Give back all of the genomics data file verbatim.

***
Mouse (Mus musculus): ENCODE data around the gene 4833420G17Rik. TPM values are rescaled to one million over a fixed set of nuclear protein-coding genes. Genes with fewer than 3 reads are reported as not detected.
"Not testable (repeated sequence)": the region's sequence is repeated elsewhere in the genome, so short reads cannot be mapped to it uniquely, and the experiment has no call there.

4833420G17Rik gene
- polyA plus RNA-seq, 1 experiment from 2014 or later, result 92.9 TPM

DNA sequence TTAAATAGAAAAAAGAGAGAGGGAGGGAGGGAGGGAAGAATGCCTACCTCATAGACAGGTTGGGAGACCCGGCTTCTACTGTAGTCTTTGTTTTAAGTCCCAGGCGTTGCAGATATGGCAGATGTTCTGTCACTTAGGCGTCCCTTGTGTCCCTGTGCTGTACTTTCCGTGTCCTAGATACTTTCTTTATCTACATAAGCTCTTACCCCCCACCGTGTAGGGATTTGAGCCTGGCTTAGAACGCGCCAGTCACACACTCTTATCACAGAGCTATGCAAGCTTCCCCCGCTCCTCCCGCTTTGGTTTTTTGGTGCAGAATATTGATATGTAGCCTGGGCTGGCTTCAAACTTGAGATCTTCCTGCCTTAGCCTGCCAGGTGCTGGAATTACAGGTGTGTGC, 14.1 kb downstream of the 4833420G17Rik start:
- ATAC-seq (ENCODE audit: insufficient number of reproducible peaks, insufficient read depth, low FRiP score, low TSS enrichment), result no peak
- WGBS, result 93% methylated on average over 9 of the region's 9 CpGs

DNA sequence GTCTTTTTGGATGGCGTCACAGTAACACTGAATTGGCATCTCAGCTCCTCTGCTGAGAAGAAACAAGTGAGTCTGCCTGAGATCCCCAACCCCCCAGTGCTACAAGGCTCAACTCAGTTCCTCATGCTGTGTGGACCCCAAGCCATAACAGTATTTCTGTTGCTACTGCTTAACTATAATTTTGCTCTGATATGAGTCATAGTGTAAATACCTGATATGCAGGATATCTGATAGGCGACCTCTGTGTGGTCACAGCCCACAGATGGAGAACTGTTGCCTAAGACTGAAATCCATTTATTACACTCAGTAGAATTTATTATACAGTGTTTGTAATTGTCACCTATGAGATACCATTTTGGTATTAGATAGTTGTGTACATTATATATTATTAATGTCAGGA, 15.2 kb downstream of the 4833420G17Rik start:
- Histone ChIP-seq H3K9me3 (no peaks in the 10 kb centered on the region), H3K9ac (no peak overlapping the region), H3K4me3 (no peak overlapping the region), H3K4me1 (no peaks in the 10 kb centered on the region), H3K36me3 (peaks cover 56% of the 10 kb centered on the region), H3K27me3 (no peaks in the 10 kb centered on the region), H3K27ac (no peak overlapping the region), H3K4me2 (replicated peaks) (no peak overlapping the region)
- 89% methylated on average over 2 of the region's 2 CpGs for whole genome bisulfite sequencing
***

Mouse (Mus musculus): ENCODE data around the gene 4833420G17Rik. TPM values are rescaled to one million over a fixed set of nuclear protein-coding genes. Genes with fewer than 3 reads are reported as not detected.
"Not testable (repeated sequence)": the region's sequence is repeated elsewhere in the genome, so short reads cannot be mapped to it uniquely, and the experiment has no call there.

4833420G17Rik gene
- polyA plus RNA-seq, 1 experiment from 2014 or later, result 92.9 TPM

DNA sequence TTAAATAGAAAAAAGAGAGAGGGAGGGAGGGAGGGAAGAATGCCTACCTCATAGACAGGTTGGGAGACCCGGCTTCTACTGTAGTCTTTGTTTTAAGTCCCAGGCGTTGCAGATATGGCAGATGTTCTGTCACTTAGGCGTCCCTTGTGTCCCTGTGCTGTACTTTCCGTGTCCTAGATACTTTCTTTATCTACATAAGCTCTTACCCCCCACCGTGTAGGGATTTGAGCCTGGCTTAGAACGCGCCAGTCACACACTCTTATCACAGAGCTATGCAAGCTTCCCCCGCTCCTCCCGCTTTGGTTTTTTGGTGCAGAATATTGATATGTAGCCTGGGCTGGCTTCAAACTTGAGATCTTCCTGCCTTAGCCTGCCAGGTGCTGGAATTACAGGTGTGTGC, 14.1 kb downstream of the 4833420G17Rik start:
- ATAC-seq (ENCODE audit: insufficient number of reproducible peaks, insufficient read depth, low FRiP score, low TSS enrichment), result no peak
- WGBS, result 93% methylated on average over 9 of the region's 9 CpGs

DNA sequence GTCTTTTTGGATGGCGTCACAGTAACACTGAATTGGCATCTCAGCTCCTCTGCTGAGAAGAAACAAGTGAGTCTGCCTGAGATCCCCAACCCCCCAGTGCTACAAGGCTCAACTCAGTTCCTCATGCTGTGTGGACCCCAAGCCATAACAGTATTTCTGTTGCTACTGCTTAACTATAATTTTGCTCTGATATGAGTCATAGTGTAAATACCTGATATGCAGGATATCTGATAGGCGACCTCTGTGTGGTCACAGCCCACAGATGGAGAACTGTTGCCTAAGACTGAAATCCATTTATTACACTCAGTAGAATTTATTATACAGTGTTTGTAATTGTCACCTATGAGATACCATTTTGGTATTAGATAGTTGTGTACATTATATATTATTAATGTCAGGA, 15.2 kb downstream of the 4833420G17Rik start:
- Histone ChIP-seq H3K9me3 (no peaks in the 10 kb centered on the region), H3K9ac (no peak overlapping the region), H3K4me3 (no peak overlapping the region), H3K4me1 (no peaks in the 10 kb centered on the region), H3K36me3 (peaks cover 56% of the 10 kb centered on the region), H3K27me3 (no peaks in the 10 kb centered on the region), H3K27ac (no peak overlapping the region), H3K4me2 (replicated peaks) (no peak overlapping the region)
- 89% methylated on average over 2 of the region's 2 CpGs for whole genome bisulfite sequencing